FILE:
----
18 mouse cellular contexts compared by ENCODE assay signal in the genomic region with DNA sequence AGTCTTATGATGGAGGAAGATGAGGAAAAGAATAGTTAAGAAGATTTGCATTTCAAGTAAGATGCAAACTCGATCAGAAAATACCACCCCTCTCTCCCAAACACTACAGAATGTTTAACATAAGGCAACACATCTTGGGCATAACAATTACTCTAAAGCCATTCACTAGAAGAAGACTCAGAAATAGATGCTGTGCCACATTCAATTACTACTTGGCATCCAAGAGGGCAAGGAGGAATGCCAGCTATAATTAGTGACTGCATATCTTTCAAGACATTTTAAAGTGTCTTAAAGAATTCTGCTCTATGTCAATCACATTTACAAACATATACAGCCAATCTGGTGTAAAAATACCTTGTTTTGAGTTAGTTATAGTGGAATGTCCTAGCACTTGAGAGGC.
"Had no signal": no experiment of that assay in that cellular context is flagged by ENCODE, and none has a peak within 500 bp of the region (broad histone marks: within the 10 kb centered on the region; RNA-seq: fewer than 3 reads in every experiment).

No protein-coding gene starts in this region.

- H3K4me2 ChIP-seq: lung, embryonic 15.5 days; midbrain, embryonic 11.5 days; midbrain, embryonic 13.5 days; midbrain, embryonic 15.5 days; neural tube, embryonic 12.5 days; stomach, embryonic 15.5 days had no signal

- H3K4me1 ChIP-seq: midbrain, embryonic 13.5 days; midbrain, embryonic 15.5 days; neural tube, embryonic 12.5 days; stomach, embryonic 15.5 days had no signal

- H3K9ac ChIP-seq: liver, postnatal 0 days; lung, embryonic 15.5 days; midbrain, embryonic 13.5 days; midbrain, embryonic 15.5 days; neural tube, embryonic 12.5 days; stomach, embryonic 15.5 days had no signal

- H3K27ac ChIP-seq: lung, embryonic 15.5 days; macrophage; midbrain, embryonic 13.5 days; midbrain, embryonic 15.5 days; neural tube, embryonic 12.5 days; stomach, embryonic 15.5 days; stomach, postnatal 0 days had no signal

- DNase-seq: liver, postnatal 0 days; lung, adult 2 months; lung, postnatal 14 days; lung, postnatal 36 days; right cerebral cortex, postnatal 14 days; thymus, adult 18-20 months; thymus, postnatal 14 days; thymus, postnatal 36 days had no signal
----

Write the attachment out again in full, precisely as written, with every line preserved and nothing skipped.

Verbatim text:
18 mouse cellular contexts compared by ENCODE assay signal in the genomic region with DNA sequence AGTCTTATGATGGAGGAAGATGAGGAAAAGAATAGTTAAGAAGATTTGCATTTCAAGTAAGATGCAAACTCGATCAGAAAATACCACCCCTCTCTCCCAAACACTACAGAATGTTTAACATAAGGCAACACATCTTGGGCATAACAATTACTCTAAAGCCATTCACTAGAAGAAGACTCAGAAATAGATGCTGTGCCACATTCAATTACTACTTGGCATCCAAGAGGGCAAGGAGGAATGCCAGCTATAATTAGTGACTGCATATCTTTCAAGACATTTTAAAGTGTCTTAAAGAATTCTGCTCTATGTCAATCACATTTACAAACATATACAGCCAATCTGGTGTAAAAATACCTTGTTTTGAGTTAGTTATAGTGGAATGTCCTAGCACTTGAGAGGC.
"Had no signal": no experiment of that assay in that cellular context is flagged by ENCODE, and none has a peak within 500 bp of the region (broad histone marks: within the 10 kb centered on the region; RNA-seq: fewer than 3 reads in every experiment).

No protein-coding gene starts in this region.

- H3K4me2 ChIP-seq: lung, embryonic 15.5 days; midbrain, embryonic 11.5 days; midbrain, embryonic 13.5 days; midbrain, embryonic 15.5 days; neural tube, embryonic 12.5 days; stomach, embryonic 15.5 days had no signal

- H3K4me1 ChIP-seq: midbrain, embryonic 13.5 days; midbrain, embryonic 15.5 days; neural tube, embryonic 12.5 days; stomach, embryonic 15.5 days had no signal

- H3K9ac ChIP-seq: liver, postnatal 0 days; lung, embryonic 15.5 days; midbrain, embryonic 13.5 days; midbrain, embryonic 15.5 days; neural tube, embryonic 12.5 days; stomach, embryonic 15.5 days had no signal

- H3K27ac ChIP-seq: lung, embryonic 15.5 days; macrophage; midbrain, embryonic 13.5 days; midbrain, embryonic 15.5 days; neural tube, embryonic 12.5 days; stomach, embryonic 15.5 days; stomach, postnatal 0 days had no signal

- DNase-seq: liver, postnatal 0 days; lung, adult 2 months; lung, postnatal 14 days; lung, postnatal 36 days; right cerebral cortex, postnatal 14 days; thymus, adult 18-20 months; thymus, postnatal 14 days; thymus, postnatal 36 days had no signal